Poet, translator, and critic A. E. Stallings, recipient of the prestigious MacArthur “Genius” Grant, among many other distinctions, includes Ernest Hilbert’s 2019 poetry collection Last One Out alongside several others for her contribution to the Poetry Foundation’s “May 2020 Reading List,” a feature of the Harriet Blog.
The prize for most aptly-titled poetry collection this year surely goes to Peter Junker’s Things Will Get Worse, a group of sturdy little poems in a form he’s dubbed a “hekaton.” Another timely title is Christian Wiman’s Survival Is a Style: enviably good, the book sizzles with energy. Ernest Hilbert’s Last One Out (also resonant) is full of a tender masculinity, fatherhood, unfathering. I am rereading poets recently plucked by posterity: Roddy Lumsden, Lisel Mueller, and now, alas, Eavan Boland. I’m intrigued with a reissued debut: Rosamund Stanhope’s 1962 So I Looked Down to Camelot. She’s remembered now, if at all, for her recherché vocabulary. What might have seemed ornamental then, however, now seems gorgeous, organic, and architectural, not in the sense of brick or stone, but open ironwork—which could be a gazebo, or an Eiffel Tower: as she says of a spider’s web, sustained by a “lace intelligence.”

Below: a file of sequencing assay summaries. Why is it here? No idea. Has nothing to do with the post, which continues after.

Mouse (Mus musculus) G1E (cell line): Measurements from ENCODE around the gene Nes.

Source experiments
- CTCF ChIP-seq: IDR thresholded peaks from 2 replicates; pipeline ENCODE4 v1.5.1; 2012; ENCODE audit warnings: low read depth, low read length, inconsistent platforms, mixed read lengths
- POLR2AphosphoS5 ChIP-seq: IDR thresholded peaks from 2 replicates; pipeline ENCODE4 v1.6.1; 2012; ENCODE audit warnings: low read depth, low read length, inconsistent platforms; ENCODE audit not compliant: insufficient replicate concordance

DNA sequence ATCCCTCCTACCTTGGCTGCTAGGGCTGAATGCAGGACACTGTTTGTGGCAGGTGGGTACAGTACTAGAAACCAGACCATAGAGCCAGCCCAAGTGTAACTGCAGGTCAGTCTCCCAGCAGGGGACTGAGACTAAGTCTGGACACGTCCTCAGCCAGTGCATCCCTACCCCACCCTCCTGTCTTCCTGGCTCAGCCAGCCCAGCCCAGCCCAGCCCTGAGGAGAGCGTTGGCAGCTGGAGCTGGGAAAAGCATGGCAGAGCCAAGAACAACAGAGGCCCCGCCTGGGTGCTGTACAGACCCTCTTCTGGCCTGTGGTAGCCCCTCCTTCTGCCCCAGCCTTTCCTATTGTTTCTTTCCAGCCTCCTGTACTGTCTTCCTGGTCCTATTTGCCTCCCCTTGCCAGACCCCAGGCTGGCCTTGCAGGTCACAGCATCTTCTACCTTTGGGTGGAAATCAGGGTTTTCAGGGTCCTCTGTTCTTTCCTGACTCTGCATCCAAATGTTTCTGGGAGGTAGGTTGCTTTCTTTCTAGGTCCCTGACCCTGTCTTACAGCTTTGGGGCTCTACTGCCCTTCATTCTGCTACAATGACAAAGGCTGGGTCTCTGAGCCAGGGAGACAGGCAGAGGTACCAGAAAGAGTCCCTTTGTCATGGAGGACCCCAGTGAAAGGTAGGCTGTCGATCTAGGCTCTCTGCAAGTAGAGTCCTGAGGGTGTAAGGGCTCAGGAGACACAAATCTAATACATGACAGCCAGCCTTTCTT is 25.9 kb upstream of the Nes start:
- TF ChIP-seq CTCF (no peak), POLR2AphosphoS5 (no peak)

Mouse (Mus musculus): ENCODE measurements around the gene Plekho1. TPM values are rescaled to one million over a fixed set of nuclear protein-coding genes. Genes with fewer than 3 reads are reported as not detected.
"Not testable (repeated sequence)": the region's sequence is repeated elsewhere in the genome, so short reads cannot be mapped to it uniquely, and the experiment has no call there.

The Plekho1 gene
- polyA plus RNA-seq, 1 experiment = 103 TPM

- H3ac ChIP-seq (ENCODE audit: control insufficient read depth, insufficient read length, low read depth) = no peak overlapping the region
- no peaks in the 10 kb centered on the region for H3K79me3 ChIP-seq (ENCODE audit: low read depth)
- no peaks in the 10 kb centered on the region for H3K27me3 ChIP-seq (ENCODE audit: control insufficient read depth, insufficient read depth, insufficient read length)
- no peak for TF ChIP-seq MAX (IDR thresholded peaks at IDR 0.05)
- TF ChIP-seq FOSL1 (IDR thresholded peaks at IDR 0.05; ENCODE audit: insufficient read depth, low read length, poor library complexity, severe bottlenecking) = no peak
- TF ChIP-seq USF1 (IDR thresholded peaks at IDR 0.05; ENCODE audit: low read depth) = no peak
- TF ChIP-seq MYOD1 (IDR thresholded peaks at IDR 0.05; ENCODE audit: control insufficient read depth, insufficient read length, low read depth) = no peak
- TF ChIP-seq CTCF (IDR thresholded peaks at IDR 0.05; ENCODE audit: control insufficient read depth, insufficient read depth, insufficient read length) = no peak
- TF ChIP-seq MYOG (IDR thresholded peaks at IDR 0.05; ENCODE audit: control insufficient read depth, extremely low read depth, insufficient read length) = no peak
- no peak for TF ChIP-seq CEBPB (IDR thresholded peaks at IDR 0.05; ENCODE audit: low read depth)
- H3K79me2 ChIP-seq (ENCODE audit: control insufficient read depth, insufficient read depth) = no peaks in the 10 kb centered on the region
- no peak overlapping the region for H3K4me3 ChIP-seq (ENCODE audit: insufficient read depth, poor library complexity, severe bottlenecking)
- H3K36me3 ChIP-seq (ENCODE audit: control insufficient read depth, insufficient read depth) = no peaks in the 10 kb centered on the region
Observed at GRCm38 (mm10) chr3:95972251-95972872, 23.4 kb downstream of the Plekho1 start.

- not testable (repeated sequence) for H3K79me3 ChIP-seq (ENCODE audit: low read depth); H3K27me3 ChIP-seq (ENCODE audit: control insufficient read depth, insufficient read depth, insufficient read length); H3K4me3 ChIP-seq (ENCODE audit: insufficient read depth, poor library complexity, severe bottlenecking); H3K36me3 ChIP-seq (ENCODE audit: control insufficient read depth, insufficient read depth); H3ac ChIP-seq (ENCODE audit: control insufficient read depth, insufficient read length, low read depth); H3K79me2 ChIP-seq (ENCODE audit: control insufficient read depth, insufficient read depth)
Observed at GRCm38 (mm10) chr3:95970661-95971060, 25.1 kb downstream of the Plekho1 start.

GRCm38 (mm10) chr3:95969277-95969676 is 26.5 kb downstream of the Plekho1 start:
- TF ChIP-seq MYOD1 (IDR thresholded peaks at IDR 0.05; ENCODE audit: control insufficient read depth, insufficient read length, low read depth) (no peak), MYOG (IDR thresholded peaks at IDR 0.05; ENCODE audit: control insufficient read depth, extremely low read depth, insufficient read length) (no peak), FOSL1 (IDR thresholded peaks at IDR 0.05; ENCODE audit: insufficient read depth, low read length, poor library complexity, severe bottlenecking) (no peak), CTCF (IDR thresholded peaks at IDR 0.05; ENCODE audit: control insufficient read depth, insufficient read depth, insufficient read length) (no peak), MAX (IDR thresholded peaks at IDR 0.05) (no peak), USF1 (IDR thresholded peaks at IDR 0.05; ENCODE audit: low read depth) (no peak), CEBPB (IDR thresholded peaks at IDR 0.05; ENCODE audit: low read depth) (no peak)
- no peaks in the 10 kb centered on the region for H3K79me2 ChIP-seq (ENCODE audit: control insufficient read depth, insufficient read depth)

Many thanks to Stallings as well as the Poetry Foundation for the recognition. For more information about Last One Out, click here.